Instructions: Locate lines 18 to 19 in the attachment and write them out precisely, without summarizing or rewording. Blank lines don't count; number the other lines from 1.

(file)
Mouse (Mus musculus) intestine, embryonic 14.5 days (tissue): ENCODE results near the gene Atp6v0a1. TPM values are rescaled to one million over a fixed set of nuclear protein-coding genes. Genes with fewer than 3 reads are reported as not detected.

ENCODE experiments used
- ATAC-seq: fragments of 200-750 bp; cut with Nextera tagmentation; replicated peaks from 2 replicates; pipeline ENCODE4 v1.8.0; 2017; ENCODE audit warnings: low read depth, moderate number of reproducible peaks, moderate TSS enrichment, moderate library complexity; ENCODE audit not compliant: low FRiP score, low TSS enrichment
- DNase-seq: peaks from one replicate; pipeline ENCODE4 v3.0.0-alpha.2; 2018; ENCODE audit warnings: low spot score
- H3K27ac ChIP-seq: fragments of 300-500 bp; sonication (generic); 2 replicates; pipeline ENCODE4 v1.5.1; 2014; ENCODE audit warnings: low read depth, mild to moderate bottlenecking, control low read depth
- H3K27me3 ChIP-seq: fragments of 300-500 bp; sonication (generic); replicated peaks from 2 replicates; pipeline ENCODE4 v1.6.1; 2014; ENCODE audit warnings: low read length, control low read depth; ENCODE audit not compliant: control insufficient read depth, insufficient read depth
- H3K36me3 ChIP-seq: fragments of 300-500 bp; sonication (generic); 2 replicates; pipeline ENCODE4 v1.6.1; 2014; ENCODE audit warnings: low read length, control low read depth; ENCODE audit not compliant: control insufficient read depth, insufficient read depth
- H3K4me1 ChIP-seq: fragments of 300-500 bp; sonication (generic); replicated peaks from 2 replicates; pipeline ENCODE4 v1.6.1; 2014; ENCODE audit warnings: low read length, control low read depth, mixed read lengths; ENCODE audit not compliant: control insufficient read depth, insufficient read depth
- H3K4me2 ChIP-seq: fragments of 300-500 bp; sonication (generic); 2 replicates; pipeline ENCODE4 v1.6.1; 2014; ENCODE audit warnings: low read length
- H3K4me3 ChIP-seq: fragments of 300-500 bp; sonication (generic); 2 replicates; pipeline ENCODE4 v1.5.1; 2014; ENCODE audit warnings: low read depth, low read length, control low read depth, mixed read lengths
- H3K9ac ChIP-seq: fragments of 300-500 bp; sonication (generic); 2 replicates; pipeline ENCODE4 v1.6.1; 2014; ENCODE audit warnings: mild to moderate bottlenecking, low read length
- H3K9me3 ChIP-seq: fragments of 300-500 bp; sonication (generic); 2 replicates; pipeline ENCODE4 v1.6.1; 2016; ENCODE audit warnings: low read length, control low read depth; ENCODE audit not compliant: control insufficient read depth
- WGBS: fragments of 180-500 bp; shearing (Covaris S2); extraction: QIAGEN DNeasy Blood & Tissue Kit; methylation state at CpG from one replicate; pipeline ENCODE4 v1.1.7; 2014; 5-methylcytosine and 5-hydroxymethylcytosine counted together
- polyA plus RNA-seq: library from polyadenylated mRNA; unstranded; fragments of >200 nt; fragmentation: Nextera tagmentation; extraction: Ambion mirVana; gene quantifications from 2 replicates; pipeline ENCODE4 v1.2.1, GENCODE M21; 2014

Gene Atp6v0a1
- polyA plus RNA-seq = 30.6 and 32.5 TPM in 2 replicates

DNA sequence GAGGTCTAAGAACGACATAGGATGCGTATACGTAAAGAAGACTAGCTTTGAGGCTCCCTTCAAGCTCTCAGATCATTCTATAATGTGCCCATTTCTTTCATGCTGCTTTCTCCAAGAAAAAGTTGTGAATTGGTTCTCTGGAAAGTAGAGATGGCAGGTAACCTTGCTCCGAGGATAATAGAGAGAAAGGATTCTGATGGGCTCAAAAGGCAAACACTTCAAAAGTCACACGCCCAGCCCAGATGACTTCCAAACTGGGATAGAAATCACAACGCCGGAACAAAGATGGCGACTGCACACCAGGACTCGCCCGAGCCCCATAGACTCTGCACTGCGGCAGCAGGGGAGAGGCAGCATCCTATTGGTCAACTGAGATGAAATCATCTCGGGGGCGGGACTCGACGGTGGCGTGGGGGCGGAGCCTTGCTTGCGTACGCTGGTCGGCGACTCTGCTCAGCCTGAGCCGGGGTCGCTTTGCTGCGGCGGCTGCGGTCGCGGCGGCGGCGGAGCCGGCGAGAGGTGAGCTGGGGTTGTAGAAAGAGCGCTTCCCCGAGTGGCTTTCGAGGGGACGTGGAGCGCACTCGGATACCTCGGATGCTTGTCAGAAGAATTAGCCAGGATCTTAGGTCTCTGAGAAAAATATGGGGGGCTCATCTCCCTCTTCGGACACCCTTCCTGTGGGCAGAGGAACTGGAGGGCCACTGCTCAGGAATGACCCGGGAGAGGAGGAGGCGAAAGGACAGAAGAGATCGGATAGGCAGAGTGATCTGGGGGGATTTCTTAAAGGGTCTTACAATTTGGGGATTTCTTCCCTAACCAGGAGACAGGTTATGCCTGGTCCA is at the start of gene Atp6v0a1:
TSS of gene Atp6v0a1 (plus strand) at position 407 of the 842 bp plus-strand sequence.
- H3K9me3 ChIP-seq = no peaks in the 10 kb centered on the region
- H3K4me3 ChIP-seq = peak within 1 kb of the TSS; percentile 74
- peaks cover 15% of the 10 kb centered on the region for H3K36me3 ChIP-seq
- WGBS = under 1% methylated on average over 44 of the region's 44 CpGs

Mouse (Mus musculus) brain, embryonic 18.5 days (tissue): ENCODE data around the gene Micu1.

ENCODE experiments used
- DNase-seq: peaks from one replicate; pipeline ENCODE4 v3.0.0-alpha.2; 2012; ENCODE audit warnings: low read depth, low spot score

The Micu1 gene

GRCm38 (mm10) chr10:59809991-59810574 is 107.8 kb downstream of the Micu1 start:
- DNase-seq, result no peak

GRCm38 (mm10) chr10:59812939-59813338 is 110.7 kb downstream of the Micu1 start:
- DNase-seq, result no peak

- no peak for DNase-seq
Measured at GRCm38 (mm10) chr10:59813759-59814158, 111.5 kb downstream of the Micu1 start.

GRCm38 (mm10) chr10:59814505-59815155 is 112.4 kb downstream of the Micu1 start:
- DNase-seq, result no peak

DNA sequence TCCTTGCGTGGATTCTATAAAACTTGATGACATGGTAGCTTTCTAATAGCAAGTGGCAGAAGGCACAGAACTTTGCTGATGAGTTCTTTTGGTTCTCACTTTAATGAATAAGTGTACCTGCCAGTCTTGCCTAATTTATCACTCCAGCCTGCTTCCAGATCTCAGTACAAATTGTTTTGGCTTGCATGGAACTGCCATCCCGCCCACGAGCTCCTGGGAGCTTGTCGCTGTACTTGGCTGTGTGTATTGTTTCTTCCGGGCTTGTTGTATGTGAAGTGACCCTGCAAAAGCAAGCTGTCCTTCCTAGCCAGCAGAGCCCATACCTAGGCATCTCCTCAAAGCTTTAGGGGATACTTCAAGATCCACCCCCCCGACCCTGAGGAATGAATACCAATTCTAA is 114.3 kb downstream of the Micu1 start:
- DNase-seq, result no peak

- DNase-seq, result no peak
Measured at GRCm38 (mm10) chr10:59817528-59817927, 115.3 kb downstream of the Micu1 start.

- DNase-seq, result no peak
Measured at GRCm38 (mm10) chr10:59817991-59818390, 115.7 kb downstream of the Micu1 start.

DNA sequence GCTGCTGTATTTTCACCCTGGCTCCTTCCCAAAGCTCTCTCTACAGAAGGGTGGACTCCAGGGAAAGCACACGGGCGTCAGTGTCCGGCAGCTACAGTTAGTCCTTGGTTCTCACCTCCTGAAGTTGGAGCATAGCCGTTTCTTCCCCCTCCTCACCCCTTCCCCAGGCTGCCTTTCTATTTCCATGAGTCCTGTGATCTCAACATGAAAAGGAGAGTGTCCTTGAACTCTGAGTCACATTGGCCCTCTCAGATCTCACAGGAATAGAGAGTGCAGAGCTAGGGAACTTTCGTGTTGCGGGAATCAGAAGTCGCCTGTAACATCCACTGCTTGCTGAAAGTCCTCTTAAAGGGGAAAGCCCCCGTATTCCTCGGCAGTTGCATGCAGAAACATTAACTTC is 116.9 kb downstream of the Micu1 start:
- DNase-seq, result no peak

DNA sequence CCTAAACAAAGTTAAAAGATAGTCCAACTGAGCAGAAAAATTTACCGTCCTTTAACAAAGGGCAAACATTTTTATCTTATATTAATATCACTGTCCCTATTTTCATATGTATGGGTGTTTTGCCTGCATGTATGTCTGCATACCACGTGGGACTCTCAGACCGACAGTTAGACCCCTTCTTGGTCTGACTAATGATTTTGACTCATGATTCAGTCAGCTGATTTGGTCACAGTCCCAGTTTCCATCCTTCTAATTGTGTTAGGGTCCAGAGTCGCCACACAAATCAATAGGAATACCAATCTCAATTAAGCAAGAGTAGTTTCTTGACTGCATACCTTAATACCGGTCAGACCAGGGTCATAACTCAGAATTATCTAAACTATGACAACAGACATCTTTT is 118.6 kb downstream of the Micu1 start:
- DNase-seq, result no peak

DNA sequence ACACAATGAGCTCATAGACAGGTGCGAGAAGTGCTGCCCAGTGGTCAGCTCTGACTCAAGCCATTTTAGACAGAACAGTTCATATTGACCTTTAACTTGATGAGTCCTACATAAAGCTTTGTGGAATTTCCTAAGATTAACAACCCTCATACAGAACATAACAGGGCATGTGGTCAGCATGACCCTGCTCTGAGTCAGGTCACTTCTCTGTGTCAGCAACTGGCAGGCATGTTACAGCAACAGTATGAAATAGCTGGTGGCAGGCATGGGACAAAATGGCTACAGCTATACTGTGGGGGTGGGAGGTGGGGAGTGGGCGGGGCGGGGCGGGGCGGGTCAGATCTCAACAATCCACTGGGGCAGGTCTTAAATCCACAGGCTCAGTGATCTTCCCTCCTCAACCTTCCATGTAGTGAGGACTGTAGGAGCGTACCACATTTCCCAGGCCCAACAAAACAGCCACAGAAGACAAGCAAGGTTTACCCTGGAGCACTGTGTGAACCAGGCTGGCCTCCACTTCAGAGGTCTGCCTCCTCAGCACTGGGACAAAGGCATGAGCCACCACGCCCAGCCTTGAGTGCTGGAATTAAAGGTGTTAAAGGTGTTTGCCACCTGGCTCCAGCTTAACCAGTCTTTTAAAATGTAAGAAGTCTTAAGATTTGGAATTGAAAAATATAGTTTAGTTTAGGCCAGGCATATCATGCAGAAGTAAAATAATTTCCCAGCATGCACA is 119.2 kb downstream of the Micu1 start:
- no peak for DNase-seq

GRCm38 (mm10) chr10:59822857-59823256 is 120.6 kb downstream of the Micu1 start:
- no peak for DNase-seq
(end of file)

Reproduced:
TSS of gene Atp6v0a1 (plus strand) at position 407 of the 842 bp plus-strand sequence.
- H3K9me3 ChIP-seq = no peaks in the 10 kb centered on the region